Jumeme Rural Power Supply will soon build 11 mini hybrid grids in several villages on Lake Victoria. RP Global, the majority shareholder of this private power producer (IPP), announces that 80,000 people will be served.
Several villages on the Tanzanian side of Lake Victoria will soon have access to electricity, thanks to Jumeme Rural Power Supply. The local company, which provides small off-grid hybrid systems in rural areas, announces that the investment is being made by RP Global, an Austrian company that controls part of its capital.
The project will impact a total of 20 villages. On these islands, Jumeme Rural Power Supply will offer its mini solar power plants, equipped with solar panels, a battery for energy storage and a diesel generator. RP Global estimates that these hybrid mini-grids should provide electricity to 80,000 people.
An even larger project
“Many isolated communities in Tanzania still do not have access to electricity. Currently, the regions where we operate have some of the lowest rural electrification rates in Tanzania, ranging from 3% to 5%. In these areas, the population is widely dispersed across many remote villages and small towns, making it difficult for them to connect to the national network,” says Leo Schiefermüller, Director of RP Global Africa. He adds that “solar hybrid mini grids are the cheapest option for electrification, especially in rural areas, and the economic model based on a cost-sharing share, as proposed by Jumeme, makes electricity consumption affordable for the customer “.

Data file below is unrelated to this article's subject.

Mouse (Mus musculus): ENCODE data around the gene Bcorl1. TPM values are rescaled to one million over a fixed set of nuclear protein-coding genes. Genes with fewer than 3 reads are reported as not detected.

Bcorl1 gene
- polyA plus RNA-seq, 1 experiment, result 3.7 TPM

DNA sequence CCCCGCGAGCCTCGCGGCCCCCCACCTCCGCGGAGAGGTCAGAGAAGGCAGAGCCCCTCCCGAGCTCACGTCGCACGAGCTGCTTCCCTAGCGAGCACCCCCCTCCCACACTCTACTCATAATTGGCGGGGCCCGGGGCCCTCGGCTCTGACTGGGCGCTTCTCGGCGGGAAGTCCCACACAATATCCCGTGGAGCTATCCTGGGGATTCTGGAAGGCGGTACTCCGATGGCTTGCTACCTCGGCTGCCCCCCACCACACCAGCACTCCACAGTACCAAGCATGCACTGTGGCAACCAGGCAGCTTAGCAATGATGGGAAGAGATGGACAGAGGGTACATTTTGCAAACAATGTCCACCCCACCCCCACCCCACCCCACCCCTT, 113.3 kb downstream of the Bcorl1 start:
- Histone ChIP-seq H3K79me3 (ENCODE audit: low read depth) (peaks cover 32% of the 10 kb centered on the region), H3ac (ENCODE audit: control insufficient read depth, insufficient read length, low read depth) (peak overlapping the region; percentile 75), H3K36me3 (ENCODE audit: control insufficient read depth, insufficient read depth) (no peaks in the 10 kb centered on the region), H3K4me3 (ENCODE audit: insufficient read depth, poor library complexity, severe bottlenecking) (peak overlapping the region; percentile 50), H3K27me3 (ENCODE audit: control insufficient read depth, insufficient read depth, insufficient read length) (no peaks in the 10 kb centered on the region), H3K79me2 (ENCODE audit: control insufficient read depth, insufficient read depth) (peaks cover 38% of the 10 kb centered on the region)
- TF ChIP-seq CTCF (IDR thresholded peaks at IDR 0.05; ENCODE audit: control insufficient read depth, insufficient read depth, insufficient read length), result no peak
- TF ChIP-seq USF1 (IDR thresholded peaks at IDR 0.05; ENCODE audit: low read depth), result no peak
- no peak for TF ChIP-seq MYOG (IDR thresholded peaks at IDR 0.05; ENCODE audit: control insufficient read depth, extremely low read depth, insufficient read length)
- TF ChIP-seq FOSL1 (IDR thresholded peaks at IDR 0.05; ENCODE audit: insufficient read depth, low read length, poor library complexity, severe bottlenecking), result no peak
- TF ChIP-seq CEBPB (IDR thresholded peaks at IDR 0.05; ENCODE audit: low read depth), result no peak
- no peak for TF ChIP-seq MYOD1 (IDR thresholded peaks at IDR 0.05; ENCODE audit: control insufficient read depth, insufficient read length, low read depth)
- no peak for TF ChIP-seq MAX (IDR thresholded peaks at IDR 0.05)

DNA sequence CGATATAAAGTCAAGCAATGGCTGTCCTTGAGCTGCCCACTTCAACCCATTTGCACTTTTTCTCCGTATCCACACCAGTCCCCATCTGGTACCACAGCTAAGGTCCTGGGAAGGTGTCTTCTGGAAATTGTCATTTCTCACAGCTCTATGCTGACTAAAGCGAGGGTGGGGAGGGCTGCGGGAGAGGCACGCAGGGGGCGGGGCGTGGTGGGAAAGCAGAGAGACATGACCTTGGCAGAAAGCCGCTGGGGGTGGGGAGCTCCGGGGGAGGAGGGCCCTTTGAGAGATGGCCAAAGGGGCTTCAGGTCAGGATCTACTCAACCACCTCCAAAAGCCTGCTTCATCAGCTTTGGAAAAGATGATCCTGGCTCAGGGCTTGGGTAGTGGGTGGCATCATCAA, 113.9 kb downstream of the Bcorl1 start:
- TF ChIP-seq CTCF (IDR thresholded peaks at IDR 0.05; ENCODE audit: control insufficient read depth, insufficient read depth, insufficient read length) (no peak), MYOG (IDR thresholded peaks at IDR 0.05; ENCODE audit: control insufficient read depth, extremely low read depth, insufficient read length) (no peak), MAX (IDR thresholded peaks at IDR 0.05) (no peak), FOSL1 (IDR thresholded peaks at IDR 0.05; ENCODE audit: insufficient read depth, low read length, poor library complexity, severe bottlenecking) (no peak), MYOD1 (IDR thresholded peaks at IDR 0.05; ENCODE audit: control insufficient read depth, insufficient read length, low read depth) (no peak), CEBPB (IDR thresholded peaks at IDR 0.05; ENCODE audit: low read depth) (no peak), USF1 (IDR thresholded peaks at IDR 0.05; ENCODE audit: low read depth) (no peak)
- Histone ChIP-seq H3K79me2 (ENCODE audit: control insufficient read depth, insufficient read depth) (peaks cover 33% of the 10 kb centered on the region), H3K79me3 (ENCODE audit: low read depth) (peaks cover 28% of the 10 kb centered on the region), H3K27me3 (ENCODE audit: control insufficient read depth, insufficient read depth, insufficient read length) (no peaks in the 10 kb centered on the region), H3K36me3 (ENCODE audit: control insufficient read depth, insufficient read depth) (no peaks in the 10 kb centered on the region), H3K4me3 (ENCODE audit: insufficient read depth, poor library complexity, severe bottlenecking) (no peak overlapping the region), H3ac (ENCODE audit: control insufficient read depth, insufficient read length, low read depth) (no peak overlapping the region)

With the increased support from RP Global, Jumeme has increased its ambitions. After the 11 off-grid systems under construction are commissioned, it is expected to launch 11 others, which will provide electricity to 23 villages, providing hybrid energy to 150,000 people.
The company has also received support from the European Union through its ACP-EU Energy Facility programme. Objective: Co-finance projects to increase access to modern and sustainable energy services for poor people in African, Caribbean and Pacific (ACP) countries, particularly in rural and peri-urban areas.
For some of its projects in Tanzania, Jumeme also receives funding from the European Development Fund (EDF) through its Energy and Environment Partnership Programme with Southern and East Africa (EEP).
Jean Marie Takouleu